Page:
Sunday, October 27, 2013

Giovanni Lanfranco

Crowning of the Virgin with Saints Augustine and William
Sant'Agostino


Giovanni Lanfranco 1582 - 1647
Giovanni Lanfranco was a Baroque painter born near Parma in the region of Emilia-Romagna. 
He was first began his apprenticeship with artist Agostino Carracci then moving to Annibale Carracci's workshop in Rome where he began his first works on Galleria Farnese's ceiling frescoes. Working alongside Guido Reni and Francesco Albani he decorated San Gregorio Magno al Celio and the Cappela Paolina in Santa Maria Maggiore.
By 1605 he was receiving independent commissions.
In 1609 Lanfranco returned to Parma after the death Annibale Carracci, where he stayed for two years producing paintings and altarpieces in Orvieto, Vallerano, Leonessa and Fermo.
On his return to Rome in 1612 he competed with Domenichino and other Carracci students for patrons. During this time his studio painted frescoes in Palazzo Mattei and The Buongiovanni Chapel in Sant'Agostino and the Annunciation in San Carlo ai Catinari.
He became one of the favourite painters of Pope Paul V and painted the large ceiling fresco of the Gods of Olympus at the Villa Borghese.
Giovanni Lanfranco was knighted by Pope Urban VIII and his last work was the apse of San Carlo ai Catinari. He died in Rome in 1647.



Giovanni Lanfranco Art in Rome
Palazzo Farnese
St William being cured by the Virgin
Sant'Agostino
San Gregorio Magno
Santa Maria Maggiore
Palazzo Mattei
Sant'Agostino
The Buongiovanni Chapel
Santa Maria dell'Orazione e Morte
San Carlo ai Catinari
Palazzo del Quirinale
San Giovanni dei Florentini
Sacchetti Chapel
Chiesa Nuova
Crucifix Chapel
Sant'Andrea della Valle
Assumption of the Virgin dome
Gesù e Maria
Galleria Borghese
Ceiling fresco the Gods of Olympus
Galleria Nazionale d'Arte Antica
Venus Playing the Harp
The Elevation of Mary Magdalen
The Transfiguration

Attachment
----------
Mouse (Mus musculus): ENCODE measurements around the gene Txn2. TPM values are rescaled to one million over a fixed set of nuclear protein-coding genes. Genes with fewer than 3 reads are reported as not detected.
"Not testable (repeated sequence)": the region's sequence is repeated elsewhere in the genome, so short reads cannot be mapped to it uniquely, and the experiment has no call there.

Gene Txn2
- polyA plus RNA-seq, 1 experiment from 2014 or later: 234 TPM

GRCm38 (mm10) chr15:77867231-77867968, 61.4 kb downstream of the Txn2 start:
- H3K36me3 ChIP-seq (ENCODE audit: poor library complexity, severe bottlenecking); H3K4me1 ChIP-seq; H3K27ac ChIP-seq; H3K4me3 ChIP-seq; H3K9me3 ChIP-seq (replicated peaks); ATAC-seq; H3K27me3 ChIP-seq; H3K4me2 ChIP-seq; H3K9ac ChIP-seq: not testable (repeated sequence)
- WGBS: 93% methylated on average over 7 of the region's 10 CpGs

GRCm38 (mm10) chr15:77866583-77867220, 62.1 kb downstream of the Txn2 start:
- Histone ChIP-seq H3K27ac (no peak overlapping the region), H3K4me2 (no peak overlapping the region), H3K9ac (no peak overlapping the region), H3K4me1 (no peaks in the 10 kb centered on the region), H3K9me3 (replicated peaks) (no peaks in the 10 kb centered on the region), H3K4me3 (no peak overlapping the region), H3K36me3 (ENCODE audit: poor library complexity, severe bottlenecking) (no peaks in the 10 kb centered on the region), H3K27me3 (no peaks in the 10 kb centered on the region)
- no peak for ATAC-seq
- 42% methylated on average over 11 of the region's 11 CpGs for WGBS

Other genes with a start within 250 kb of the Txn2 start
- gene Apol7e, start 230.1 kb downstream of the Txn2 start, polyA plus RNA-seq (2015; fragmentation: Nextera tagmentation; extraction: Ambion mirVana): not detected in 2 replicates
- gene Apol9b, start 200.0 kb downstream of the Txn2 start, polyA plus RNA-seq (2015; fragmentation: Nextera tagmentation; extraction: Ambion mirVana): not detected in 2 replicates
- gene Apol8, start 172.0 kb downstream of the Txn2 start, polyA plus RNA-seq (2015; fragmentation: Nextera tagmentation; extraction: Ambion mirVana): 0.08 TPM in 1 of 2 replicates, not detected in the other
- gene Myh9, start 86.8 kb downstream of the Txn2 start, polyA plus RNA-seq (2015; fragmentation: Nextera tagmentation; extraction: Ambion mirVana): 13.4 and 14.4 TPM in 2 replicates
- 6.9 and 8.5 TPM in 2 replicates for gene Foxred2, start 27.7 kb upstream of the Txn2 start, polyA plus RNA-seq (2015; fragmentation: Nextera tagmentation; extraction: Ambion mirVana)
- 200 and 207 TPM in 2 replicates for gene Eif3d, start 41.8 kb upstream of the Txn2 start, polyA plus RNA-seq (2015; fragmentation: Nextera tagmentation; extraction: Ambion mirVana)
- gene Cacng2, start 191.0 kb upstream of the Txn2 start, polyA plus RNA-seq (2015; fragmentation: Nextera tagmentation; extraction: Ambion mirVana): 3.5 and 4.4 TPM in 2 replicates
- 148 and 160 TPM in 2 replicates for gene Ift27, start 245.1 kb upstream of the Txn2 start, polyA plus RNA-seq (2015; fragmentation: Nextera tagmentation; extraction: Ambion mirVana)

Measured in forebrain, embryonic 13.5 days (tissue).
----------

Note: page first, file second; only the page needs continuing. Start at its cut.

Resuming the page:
Thamar and Giuda
St Ursula and the Virgins
Galleria Doria Pamphilj
Susanna and the Elders
St Peter Crying
Saint Peter's Basilica
Santa Maria della Concezione dei Cappuccini







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I found walking Rome was the best way to see everything.

The metro, trams and buses are also an easy and cheap option.

Buses and the metro can get crowded. Tickets must be bought before boarding and validated.

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Buses 40 (express) and 64 start at Termini and end near Saint Peter's, traveling past places of interest, returning the same way.


Some stops along the 64 route are:

Repubblica

Piazza Venezia

Via Nazionale

Corso Vittorio Emanuele II


Bus 75 takes you past the Colosseum to Trastevere

Bus 910 takes you to Villa Borghese


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These are a few of my favourite books about Rome

The Cardinal's Hat by Mary Hollingsworth
This book tells the story of one of the sons of Lucrezia Borgia who became a cardinal during the 16th century.

The Tigress of Forli by Elizabeth Lev
I love this book telling the story of Caterina Sforza who was fighting against the Borgia pope to retain the rights of her land and her freedom.

The Popes by John Julius Norwich
A detailed but easy and enjoyable book to read about the history of the papacy and the popes.

The Pope's Daughter by Caroline P Murphy
This book describes in beautiful detail, the life and times of Pope Julius II daughter, Felice della Rovere.

The Families Who Made Rome by Anthony Majanlahti
I love this Book! It explains the families who made Rome what it is as we see it today and also looks at their triumphs, scandals and failures.

Rome by Robert Hughes
This book explains Rome from its beginning and expands on the Renaissance and Baroque until present times.

The Lost Painting by Jonathan Harr
Another of my favourite reads about a lost Caravaggio painting and the search for its provenance.





other sites I trust for information on Rome are:
Rome Art Lover
Churches of Rome wiki